UPDATE: Ng Teng Fong has responded to this publication saying that they are aware of the alleged incident and that they were looking into this case.
“The facts of the matter need time to be ascertained and we have engaged the patient’s next-of-kin and will continue to do so, in order to investigate, clarify and account for this alleged incident,” the hospital’s spokesperson said.
Jenny Ho recounted in her Facebook how her father who is admitted to Ng Teng Fong Hospital (NTFH) tried to use the nurse call button to indicate that he was in pain, but that it did not function because it was not plugged on to a power source. She claimed that the nurses were negligent in caring for her father.
Jenny’s father was moved from Jurong Community Hospital to NTFH on 3 May and was admitted to an isolation ward. The next evening at about 6pm, he had pain in his abdomen and he tried calling for help using the nurse call button. Despite pressing the button for about 30 minutes, no help came.
He told a relative who came to visit him at about 6.45pm that the device was not working. His relative then tried using the burse call button, which is also a multi-function device, to turn on the television in the room. To his surprise he discovered that it was not working because it was not connected to a power source.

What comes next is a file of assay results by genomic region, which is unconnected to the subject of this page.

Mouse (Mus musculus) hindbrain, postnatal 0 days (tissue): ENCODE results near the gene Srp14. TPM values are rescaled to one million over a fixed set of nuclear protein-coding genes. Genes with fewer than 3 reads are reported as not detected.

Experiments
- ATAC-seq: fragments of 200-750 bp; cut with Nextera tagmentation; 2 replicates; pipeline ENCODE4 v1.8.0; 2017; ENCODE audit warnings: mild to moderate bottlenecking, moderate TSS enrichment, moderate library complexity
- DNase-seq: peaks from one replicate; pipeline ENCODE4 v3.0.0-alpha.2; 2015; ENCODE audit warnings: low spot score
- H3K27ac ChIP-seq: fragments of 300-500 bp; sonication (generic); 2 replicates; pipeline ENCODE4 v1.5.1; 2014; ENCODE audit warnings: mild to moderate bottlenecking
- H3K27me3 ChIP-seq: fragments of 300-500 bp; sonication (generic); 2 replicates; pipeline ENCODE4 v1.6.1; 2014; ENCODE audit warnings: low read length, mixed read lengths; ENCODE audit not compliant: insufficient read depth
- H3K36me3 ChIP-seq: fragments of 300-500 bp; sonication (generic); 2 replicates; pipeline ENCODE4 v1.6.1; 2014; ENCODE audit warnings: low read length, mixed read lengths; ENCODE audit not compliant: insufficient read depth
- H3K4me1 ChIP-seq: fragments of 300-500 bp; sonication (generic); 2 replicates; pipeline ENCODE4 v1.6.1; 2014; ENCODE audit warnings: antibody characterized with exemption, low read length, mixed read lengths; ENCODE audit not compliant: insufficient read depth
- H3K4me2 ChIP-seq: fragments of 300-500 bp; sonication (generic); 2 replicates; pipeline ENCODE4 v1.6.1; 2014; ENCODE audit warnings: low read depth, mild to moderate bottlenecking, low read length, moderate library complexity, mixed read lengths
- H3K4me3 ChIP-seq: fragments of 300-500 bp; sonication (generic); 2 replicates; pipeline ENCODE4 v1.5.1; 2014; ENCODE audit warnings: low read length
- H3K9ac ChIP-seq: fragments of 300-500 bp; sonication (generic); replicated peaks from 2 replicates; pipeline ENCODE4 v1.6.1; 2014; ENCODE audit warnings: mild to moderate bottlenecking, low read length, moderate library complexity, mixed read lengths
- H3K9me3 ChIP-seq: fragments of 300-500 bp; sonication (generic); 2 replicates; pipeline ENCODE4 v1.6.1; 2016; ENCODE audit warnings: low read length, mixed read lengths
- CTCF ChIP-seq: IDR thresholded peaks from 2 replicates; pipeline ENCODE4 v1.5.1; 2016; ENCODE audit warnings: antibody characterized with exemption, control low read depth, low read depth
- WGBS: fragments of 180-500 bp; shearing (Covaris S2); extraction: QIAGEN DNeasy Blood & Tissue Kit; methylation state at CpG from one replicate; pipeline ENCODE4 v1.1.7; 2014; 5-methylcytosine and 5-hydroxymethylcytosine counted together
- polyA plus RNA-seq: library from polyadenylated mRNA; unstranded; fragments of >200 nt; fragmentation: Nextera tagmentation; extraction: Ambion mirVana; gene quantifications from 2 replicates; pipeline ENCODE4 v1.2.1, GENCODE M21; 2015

When the relative called in a nurse to question, she tried to pin the blame on the patient suggesting that he may have pulled the plug himself. Jenny who described her father as an “old, frail man who even struggles to hold a cup of water”, said that he was incapable of pulling the chords which were not easy to pull-off in the first place.
His relative dissatisfied with the nurses explanation unplugged the device when the nurse was still there, and to his surprise it set off a warning siren to alert the hospital staff. The relative also observed that it set-off warning blinker-lights at the nurses station outside the ward.
According to Jenny the nurse, Shea Chea Fong, claimed that the nurses would not be able to hear the sirens from outside of the ward. Jenny asked, “what about the lights then?”
The nurse however did not want to take responsibility for the negligence and also did not want to apologise, Jenny said. When the nurse was told that the matter would be escalated to the hospital’s senior management, she allegedly told them curtly, “go ahead!”
Jenny said that just because her father was not in a top-notch hospital it does not mean that he does not deserve care and help.
The fact that he was in an isolation ward meant that his medical condition was not good and so he needed a hundred percent attention from the medical staff who are attending to him, she said.
“What if he was having an episode of heart attack? Would the hospital take this responsibility of negligence?”, Jenny asked.
Jenny who demanded an apology from the hospital said that she was bringing up the matter to create awareness about the poor care the hospital accords to its patients.
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